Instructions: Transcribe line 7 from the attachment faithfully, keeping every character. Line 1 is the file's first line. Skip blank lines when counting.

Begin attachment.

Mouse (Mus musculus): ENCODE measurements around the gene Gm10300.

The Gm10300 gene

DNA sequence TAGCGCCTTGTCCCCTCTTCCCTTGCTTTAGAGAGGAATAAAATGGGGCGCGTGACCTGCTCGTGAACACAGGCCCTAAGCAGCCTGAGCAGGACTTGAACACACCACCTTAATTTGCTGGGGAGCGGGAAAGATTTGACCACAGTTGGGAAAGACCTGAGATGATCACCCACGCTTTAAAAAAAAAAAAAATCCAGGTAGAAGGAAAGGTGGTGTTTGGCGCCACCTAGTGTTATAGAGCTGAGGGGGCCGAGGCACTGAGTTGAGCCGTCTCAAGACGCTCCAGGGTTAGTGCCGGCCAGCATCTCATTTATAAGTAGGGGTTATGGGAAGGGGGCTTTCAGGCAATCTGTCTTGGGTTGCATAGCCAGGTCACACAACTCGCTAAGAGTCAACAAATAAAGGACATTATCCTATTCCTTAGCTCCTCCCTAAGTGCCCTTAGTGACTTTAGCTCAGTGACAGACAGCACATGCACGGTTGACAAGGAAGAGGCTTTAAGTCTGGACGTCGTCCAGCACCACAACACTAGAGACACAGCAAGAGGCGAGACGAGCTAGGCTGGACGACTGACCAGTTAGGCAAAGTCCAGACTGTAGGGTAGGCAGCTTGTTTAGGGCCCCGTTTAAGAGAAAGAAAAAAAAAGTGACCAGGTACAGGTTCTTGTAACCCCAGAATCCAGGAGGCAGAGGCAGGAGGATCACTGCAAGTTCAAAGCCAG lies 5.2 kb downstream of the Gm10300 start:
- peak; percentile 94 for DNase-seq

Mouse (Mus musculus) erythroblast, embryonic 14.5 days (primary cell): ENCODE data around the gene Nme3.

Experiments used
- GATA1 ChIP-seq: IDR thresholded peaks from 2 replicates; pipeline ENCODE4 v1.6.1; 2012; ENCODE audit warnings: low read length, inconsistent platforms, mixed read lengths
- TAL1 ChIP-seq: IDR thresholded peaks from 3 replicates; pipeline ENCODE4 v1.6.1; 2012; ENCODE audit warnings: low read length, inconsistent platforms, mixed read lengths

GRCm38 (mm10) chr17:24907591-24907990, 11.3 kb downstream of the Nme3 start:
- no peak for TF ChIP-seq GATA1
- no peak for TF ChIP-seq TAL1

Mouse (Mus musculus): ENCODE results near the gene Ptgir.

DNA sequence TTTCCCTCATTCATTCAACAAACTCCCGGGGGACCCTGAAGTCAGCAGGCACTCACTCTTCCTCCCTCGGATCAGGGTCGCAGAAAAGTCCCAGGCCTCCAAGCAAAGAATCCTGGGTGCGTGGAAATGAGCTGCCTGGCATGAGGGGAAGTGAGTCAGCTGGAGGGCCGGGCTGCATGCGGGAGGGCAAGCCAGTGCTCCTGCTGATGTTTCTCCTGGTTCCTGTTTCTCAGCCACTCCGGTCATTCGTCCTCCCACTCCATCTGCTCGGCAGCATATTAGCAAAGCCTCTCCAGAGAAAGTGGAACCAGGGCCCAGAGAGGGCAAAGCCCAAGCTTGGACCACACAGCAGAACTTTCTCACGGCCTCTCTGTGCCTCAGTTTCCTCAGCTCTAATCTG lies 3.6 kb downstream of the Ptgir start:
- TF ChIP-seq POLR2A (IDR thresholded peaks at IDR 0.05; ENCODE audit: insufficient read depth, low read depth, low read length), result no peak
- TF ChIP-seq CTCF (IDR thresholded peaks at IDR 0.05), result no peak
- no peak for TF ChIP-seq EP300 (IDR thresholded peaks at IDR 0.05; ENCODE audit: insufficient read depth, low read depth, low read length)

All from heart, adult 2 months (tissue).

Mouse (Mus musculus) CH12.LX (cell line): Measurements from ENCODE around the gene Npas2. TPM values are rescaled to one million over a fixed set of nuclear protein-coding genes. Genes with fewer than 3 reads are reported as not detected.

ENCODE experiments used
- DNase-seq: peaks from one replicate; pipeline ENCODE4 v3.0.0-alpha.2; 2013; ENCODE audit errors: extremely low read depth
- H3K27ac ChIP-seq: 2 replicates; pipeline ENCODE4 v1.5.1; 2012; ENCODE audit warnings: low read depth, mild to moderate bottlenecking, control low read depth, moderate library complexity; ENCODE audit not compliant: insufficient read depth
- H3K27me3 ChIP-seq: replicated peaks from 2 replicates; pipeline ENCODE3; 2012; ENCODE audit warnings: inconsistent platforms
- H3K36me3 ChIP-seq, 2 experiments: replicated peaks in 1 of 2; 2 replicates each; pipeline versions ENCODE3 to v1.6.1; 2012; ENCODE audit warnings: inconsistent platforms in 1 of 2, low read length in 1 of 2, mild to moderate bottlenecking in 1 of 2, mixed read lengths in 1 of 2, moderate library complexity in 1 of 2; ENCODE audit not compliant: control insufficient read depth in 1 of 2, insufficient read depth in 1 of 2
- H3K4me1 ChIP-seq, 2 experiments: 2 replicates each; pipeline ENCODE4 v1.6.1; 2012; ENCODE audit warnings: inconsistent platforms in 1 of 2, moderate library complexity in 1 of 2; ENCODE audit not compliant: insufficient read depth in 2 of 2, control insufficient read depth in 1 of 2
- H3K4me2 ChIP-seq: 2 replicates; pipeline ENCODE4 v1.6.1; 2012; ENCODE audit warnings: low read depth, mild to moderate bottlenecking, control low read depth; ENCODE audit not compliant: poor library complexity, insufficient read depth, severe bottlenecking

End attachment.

- GATA1 ChIP-seq: IDR thresholded peaks from 2 replicates; pipeline ENCODE4 v1.6.1; 2012; ENCODE audit warnings: low read length, inconsistent platforms, mixed read lengths